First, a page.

The Developer’s Code – Book Review


Reviewed by:
Rating:
3 Stars
On November 17, 2011
Last modified:April 2, 2012

Summary:

Some interesting items on the middle of mild essays.

The Developer's Code – What Real Programmers Do – by Ka Wai Cheung is supposed to contain “nuggets of wisdow” on how to sustain a healthy relationship with your work.

Overall, I found a few interesting tidbits on the whole thing. It is a relatively pleasant read and worth the time to read it and the price of the book.

What I liked:
– The Parallels between architecture and developing – and why some of the architectural metaphors can make planning excessive for software
– Perk can be destructive for higher-level thinking (according to a TED talk from Dan Pink on motivation)
– If you can, start writing the most interesting part of o program and work out from there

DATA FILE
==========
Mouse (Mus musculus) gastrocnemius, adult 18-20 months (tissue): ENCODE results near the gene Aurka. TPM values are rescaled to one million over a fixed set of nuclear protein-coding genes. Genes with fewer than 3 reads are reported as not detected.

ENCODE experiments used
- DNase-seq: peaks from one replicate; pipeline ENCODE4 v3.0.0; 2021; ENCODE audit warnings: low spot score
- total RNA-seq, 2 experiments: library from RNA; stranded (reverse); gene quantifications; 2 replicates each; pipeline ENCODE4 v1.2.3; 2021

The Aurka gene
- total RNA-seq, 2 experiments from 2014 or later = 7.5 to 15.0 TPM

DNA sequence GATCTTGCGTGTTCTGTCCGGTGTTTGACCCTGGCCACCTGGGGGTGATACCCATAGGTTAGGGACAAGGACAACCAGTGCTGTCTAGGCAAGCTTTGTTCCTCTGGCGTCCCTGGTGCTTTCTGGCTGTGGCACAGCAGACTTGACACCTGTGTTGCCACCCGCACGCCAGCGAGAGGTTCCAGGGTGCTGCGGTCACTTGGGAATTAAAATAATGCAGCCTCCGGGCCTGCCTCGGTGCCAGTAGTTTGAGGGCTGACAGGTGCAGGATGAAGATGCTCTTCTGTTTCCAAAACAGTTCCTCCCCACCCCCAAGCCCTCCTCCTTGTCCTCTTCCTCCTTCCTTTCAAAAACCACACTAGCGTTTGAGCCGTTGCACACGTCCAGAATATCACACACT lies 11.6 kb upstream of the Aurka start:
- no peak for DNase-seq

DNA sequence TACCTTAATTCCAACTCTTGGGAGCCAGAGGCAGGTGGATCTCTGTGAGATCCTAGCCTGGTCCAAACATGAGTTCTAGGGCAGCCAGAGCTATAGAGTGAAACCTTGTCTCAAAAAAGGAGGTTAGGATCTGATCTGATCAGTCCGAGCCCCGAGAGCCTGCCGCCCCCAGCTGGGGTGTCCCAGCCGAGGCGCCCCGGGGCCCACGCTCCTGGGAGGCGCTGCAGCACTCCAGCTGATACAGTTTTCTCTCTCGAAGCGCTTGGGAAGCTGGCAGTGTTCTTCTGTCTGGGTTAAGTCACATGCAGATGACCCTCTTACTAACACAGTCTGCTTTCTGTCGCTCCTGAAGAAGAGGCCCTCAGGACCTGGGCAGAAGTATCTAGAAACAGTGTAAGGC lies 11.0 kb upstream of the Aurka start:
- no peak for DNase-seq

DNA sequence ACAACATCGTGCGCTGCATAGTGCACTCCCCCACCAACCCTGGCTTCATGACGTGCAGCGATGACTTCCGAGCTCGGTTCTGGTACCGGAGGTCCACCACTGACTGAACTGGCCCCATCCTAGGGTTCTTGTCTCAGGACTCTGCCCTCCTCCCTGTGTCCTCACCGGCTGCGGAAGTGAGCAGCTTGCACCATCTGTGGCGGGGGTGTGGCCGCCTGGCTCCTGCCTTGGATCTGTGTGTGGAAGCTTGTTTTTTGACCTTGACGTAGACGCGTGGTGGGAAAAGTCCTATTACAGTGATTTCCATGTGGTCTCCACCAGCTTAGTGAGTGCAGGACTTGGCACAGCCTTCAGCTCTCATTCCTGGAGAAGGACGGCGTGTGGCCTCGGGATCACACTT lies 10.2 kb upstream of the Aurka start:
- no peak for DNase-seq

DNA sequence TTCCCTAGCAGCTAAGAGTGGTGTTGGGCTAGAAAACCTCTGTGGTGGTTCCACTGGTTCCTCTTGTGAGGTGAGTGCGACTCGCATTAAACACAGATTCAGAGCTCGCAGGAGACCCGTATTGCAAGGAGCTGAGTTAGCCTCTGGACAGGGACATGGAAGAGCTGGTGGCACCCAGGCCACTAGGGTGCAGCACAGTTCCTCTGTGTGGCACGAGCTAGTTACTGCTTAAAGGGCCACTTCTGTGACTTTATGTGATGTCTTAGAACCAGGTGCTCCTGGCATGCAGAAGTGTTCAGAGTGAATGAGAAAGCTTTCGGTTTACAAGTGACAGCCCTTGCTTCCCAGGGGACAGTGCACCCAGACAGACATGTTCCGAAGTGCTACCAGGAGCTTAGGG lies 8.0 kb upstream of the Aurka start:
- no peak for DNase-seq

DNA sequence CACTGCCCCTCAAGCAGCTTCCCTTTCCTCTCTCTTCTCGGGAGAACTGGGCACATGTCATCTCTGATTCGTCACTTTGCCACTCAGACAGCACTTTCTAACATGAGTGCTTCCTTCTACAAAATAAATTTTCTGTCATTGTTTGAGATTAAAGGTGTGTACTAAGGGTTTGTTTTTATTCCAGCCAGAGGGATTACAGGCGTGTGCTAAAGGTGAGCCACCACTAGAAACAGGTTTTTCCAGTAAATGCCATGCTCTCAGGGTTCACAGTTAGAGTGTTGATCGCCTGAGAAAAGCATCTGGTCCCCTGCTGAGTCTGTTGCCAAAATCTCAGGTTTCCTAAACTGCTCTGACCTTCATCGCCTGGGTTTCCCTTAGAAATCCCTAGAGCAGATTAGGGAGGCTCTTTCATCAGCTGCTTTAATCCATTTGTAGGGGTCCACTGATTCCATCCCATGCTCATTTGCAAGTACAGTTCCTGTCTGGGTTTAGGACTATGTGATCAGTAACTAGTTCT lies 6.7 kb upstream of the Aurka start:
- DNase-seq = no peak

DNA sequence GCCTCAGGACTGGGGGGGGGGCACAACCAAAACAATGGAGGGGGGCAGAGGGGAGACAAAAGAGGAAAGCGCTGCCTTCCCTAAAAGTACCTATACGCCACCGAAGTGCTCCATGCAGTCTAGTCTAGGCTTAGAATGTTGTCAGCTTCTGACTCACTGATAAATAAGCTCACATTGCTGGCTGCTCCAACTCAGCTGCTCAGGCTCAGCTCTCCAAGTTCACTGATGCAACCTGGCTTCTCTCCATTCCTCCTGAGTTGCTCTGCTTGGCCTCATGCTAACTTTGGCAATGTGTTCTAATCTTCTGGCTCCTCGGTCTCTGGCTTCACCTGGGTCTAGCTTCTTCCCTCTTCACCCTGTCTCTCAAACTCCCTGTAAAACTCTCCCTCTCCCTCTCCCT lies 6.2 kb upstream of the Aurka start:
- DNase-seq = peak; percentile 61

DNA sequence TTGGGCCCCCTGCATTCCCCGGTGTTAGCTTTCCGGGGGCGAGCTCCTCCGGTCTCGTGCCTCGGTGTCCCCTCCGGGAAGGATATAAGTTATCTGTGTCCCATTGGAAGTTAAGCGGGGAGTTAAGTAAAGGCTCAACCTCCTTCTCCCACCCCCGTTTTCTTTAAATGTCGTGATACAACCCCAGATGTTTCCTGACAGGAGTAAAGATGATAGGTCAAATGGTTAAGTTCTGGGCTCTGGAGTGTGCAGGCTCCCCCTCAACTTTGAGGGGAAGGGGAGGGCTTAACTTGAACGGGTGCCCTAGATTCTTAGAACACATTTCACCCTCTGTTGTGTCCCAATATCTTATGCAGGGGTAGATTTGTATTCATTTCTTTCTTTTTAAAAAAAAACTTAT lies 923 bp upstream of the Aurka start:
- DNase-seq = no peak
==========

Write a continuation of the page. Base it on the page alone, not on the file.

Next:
– First impressions of a program can be skewed because we don't know how we will conform to it
– Suggestions on how to schedule pet projects
– Make two things better about the software each day – even if they are small items such as better error messages and comments
– Some techniques for handling your to-dos
– the off-time concept – where for two hour shift per developer, there are no interruptions
– the generals ideas on code generation.

Some interesting items on the middle of mild essays.

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